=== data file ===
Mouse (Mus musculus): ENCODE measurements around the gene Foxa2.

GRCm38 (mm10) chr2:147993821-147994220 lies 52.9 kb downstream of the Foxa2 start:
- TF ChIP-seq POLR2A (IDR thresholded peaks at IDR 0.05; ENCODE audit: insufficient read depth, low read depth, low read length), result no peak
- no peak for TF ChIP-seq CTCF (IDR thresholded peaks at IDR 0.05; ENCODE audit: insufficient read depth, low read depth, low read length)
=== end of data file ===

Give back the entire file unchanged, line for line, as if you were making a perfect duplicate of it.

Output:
Mouse (Mus musculus): ENCODE measurements around the gene Foxa2.

GRCm38 (mm10) chr2:147993821-147994220 lies 52.9 kb downstream of the Foxa2 start:
- TF ChIP-seq POLR2A (IDR thresholded peaks at IDR 0.05; ENCODE audit: insufficient read depth, low read depth, low read length), result no peak
- no peak for TF ChIP-seq CTCF (IDR thresholded peaks at IDR 0.05; ENCODE audit: insufficient read depth, low read depth, low read length)